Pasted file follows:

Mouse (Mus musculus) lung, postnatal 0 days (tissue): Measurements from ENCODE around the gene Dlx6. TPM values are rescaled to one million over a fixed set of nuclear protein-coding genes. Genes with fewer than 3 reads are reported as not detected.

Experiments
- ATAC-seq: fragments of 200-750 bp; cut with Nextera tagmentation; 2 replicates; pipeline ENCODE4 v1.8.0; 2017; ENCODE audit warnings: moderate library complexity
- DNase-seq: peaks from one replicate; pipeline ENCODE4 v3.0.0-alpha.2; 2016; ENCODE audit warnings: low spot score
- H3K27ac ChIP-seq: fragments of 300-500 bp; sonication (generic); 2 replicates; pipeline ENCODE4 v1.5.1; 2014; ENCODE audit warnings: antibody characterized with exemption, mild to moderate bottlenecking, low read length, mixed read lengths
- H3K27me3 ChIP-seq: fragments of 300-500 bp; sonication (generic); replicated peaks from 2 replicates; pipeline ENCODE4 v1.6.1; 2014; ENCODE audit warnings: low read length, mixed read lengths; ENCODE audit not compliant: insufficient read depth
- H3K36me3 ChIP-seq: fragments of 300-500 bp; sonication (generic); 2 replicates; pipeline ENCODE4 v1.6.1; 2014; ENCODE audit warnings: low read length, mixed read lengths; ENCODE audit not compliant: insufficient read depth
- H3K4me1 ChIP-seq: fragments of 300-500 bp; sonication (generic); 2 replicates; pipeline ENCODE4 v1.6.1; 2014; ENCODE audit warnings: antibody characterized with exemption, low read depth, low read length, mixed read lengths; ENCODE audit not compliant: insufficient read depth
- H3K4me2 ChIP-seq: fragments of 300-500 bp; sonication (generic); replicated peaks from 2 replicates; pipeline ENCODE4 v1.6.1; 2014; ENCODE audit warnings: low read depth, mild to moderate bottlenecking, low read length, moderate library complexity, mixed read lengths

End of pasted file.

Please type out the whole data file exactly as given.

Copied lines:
Mouse (Mus musculus) lung, postnatal 0 days (tissue): Measurements from ENCODE around the gene Dlx6. TPM values are rescaled to one million over a fixed set of nuclear protein-coding genes. Genes with fewer than 3 reads are reported as not detected.

Experiments
- ATAC-seq: fragments of 200-750 bp; cut with Nextera tagmentation; 2 replicates; pipeline ENCODE4 v1.8.0; 2017; ENCODE audit warnings: moderate library complexity
- DNase-seq: peaks from one replicate; pipeline ENCODE4 v3.0.0-alpha.2; 2016; ENCODE audit warnings: low spot score
- H3K27ac ChIP-seq: fragments of 300-500 bp; sonication (generic); 2 replicates; pipeline ENCODE4 v1.5.1; 2014; ENCODE audit warnings: antibody characterized with exemption, mild to moderate bottlenecking, low read length, mixed read lengths
- H3K27me3 ChIP-seq: fragments of 300-500 bp; sonication (generic); replicated peaks from 2 replicates; pipeline ENCODE4 v1.6.1; 2014; ENCODE audit warnings: low read length, mixed read lengths; ENCODE audit not compliant: insufficient read depth
- H3K36me3 ChIP-seq: fragments of 300-500 bp; sonication (generic); 2 replicates; pipeline ENCODE4 v1.6.1; 2014; ENCODE audit warnings: low read length, mixed read lengths; ENCODE audit not compliant: insufficient read depth
- H3K4me1 ChIP-seq: fragments of 300-500 bp; sonication (generic); 2 replicates; pipeline ENCODE4 v1.6.1; 2014; ENCODE audit warnings: antibody characterized with exemption, low read depth, low read length, mixed read lengths; ENCODE audit not compliant: insufficient read depth
- H3K4me2 ChIP-seq: fragments of 300-500 bp; sonication (generic); replicated peaks from 2 replicates; pipeline ENCODE4 v1.6.1; 2014; ENCODE audit warnings: low read depth, mild to moderate bottlenecking, low read length, moderate library complexity, mixed read lengths